As it readies for science observations, the James Webb Space Telescope is in the final phase. The team said today that they are about two hundred activities away from being fully operational. The 200 are part of the final phase.

The home stretch is the 17 scientific modes we need to bring online in the next two months.

The team said they are looking into the details of the science instruments to complete the project. They will be measuring the performance of the science instruments in the next couple of months.

The first official images from the Space Telescope Science Institute are expected to be made public in July, according to Klaus Pontoppidan, the project scientist.

Parts of JWST. Credit: NASA

The early release observations will be a package of spectacular color images and spectrum to demonstrate that the telescope is fully operational.

The ERO images will be color images and will be able to be seen by humans.

The observatory is close to its final temperatures. The four science instruments that have been powered on are the Near-Infrared Camera, Near-Infrared Spectrometer, Near-Infrared Imager and Slitless Spectrometer, as well as the Fine Guidance.

Scott Friedman wrote in a post that the last set of activities included items for each instrument and mechanisms for the whole observatory.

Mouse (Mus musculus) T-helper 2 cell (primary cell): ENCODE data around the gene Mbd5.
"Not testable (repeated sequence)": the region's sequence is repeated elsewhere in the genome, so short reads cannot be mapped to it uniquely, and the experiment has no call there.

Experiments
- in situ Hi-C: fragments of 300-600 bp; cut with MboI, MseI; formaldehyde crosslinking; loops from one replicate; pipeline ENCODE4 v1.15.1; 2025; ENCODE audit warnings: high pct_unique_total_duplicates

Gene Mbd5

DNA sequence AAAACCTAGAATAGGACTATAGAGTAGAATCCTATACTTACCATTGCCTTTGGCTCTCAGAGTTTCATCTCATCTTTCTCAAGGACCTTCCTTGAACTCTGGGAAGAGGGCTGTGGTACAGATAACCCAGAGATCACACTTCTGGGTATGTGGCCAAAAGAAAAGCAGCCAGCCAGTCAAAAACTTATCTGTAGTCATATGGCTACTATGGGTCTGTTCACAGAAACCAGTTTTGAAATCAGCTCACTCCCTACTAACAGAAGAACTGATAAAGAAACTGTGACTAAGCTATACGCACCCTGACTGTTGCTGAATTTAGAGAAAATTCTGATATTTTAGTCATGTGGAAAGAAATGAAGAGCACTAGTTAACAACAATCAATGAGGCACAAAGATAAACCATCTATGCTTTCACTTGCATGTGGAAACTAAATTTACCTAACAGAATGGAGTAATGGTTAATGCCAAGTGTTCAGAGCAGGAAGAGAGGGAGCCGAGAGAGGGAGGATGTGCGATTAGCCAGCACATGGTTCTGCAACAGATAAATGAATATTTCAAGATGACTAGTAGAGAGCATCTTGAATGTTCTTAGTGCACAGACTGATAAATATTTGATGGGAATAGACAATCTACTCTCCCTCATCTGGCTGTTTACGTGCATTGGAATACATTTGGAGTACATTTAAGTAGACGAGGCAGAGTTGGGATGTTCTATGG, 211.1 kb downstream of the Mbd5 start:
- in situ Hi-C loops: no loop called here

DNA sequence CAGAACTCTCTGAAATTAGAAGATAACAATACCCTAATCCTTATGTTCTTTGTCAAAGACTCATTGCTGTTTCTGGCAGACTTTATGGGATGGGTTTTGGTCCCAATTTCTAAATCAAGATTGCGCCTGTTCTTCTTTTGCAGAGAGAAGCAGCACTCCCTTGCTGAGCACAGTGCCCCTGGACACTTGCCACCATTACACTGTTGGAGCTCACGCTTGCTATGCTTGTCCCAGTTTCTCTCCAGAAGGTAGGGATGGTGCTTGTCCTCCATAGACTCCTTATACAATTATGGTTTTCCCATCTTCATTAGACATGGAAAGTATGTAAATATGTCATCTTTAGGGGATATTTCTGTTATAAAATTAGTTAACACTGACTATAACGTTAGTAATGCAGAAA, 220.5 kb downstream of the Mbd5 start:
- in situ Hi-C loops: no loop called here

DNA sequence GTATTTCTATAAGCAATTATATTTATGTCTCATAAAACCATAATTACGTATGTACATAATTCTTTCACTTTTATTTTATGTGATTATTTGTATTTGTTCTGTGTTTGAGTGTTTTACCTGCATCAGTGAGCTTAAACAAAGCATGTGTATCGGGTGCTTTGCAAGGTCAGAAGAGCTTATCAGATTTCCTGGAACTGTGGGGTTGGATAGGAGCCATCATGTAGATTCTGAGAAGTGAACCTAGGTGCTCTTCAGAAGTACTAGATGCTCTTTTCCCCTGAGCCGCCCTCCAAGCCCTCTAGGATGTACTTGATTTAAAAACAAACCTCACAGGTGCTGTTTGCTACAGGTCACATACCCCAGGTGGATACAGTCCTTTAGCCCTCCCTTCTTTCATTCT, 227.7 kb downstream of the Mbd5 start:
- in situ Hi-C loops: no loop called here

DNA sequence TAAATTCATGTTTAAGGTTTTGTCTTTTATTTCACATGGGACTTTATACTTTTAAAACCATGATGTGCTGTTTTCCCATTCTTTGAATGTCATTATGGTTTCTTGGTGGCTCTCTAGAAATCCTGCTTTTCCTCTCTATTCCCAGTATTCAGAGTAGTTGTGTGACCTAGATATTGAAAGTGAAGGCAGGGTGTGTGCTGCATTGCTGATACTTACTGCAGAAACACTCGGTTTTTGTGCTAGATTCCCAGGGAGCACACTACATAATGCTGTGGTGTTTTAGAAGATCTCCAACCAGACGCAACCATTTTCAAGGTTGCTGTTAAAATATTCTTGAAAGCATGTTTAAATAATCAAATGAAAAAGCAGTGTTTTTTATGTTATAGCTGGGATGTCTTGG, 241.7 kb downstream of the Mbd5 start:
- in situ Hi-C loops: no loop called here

The mechanisms and detectors of the instruments have been operated. We have more work to do before we are ready for the science observations that will reveal the secrets of the universe.

This includes an extensive set of calibrations and characterizations of the instruments using a wide variety of astronomical source to test out each instrument's capabilities and strengths.

The amount of light that enters the telescope will be measured. We will measure this throughput by observing standard stars whose light emission is known from data obtained with other observatories combined with theoretical calculations.

A portion of the Large Magellanic Cloud as seen by Spitzer and now JWST. Credit: NASA/JPL-Caltech (left), NASA/ESA/CSA/STScI (right)

They will calibrate each instrument by observing a small patch of sky in a nearby galaxy, the Large Magellanic Cloud, and comparing the images to previous observations by other observatories, including the Hubble Space Telescope. There are more comparisons of the first views of the instruments here.

The team will test out the ability of Webb to do time series observations, where one takes a long series of exposures to track what is happening during a transit. This is where an exoplanet passes in front of its host star, and JWST can measure the dimming of the star's light when planet goes in front.

They need to test moving target tracking. Since the objects are always moving, we have to adjust the pointing of the JWST to keep the object centered in the field. We are learning how to take data and do a lot of other things. We are finding out what the telescope can do.

The telescope is exceeding even the most optimistic predictions of what it will be able to see. The scientists said the sharper views they are seeing hint at even more possibilities for the types of science the new observatory will be able to perform.